Sure enough, the conditions unfolded in dramatic fashion. The sun was dropping, the clouds moving, fog lifting and excitement was rising. Would the clouds shift enough before the sun set? We were in the line with quite a few other photographers wondering and waiting when I thought to look around behind us. I spotted this high on the ridge. The moment lasted just long enough to change the lens.
Sunday, March 11, 2012
The first, tiny wild flowers have started to bloom in the fence rows. The topic at this month's photo club critique happens to be Macro Flowers which sent me searching through my archives. From last April I found a few poppy flowers, including this one. Much to my disappointment, this image was not quite tack sharp. So I added some Impasto from Snap Art and the border from Perfect Photo.
Friday, March 9, 2012
With so much of the glass broken out of the windows and the roof leaking the sun is setting on the old mill building. If there is one thing I know as a farmer, it is this natural law: Nature laughs last. Left to the natural coarse of time, things decay to be remade again. Sure, we can delay or even reverse the inevitable for a time, but sooner or later nature will prevail. I was reminded of this when I saw the leaves strewn across the floor.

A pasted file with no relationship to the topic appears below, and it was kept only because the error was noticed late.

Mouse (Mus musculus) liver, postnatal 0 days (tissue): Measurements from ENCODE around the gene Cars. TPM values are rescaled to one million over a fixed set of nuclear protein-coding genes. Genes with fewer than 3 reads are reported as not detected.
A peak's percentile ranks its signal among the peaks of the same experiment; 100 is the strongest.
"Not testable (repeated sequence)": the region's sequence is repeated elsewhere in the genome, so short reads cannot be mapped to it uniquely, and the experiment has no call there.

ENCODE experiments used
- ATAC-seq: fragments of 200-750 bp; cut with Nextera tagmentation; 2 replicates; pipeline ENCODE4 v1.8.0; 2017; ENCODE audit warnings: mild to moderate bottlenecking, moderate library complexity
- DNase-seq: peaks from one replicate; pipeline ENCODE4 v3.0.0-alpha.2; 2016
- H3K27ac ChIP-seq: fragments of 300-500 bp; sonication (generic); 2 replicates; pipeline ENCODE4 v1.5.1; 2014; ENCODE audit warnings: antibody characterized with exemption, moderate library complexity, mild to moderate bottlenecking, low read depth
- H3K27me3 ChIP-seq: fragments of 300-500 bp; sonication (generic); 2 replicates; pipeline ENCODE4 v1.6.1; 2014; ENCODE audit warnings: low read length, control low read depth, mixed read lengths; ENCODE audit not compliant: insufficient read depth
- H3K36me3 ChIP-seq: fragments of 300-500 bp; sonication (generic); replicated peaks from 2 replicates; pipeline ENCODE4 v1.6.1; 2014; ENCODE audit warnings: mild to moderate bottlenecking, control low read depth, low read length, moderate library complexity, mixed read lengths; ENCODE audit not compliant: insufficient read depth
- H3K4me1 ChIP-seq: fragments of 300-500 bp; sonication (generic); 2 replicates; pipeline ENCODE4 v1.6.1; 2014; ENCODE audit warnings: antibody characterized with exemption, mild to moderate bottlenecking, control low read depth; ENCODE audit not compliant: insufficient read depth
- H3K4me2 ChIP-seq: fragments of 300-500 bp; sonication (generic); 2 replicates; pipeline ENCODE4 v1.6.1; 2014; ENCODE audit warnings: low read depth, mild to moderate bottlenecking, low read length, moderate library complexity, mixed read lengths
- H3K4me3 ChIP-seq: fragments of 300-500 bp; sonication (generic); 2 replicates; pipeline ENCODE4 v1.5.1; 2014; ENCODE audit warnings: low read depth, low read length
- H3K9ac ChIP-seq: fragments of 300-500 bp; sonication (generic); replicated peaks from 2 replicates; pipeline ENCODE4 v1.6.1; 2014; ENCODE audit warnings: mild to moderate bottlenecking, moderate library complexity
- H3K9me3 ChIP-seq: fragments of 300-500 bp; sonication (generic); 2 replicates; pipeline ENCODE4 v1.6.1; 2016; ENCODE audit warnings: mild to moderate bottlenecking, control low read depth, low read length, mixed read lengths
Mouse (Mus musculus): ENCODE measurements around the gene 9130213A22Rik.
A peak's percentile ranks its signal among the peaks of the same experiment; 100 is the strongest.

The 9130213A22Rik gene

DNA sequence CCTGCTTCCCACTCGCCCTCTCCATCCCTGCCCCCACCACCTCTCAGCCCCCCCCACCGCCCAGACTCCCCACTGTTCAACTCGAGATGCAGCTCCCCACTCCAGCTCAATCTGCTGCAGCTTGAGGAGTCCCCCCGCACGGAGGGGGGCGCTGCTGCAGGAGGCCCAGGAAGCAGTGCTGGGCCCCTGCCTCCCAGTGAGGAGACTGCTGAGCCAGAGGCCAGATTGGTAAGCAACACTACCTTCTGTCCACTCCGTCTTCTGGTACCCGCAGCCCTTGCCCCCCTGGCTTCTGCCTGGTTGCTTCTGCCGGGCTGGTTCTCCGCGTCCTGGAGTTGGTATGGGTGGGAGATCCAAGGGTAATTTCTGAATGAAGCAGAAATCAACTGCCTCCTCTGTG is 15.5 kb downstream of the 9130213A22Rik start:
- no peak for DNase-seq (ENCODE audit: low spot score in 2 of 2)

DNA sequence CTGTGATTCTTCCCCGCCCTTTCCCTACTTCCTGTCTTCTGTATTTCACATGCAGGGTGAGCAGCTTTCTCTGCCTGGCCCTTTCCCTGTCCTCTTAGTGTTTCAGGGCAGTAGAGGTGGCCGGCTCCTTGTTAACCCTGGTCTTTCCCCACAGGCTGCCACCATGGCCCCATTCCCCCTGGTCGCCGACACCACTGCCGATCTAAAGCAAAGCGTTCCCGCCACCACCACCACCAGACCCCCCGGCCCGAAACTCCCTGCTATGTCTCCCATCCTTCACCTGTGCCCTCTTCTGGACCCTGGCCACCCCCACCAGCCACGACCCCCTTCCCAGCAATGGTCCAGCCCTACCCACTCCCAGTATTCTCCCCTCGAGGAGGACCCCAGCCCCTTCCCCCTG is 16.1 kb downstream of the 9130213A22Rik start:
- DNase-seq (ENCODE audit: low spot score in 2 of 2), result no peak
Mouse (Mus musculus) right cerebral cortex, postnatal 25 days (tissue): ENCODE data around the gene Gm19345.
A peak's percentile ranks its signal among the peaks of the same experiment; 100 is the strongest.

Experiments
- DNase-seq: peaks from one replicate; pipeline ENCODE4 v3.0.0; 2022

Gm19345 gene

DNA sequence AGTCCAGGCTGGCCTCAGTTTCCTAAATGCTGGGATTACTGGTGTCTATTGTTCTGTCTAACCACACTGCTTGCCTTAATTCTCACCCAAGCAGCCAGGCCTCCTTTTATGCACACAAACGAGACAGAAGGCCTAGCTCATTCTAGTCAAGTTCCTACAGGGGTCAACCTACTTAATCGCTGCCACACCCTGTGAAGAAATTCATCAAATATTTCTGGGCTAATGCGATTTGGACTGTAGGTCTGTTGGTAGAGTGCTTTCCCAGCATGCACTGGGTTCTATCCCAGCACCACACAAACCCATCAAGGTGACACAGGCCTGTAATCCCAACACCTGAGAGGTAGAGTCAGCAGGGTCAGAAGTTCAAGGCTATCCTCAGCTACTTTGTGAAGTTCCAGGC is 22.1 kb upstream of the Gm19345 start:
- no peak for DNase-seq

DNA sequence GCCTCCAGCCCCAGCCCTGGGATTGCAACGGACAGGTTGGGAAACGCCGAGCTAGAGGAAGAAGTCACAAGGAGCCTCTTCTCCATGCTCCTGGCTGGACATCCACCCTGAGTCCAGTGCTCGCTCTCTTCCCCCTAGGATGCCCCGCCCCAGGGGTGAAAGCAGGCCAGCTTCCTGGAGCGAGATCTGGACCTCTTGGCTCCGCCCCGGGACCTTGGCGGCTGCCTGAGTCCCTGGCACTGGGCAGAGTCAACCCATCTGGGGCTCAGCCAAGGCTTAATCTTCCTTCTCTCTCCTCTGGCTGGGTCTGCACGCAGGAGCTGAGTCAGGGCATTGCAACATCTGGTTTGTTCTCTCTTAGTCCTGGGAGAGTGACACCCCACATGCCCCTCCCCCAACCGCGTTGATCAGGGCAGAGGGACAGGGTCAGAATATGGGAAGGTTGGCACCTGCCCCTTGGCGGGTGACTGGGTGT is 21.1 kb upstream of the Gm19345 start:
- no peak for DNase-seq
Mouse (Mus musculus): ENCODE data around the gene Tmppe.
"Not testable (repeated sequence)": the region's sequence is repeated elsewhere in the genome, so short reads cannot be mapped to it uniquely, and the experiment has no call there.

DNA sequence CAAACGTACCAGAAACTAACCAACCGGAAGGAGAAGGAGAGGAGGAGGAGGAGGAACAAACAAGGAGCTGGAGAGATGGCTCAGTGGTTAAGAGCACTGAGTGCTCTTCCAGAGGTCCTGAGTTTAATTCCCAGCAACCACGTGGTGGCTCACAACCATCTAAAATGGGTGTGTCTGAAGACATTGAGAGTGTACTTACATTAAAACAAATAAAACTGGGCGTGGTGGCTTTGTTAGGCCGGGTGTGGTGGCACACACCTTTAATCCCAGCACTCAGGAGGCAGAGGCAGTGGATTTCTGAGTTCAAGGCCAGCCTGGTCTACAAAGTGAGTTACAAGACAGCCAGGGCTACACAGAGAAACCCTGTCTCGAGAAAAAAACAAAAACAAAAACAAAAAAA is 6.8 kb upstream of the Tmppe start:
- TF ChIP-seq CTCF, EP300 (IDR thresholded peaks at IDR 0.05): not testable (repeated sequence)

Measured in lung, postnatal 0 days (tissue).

Thursday, March 8, 2012
This is the same bulb in the previous post, but captured with my Nikon. While my intent with the iPhone was a very graphic look, I envisioned more photographic look here. I made several versions using different plug-ins in Photoshop and liked this result using OnOne for the creative interpretation. The general adjustments were accomplished with NIK plug-ins.
Wednesday, March 7, 2012
This old light bulb has been the subject of many photographers at the silk mill. I suspect it is the reflections that draw most to it. On my last visit, I finally checked this one off my bucket list. I found the bulb on the workbench in the basement and placed it on this old bin of parts. Processing involved capturing a HDR set on my iPhone 4s. I processed the background and the bulb separately in various apps and then painted the two files back together in Filterstorm.
Monday, March 5, 2012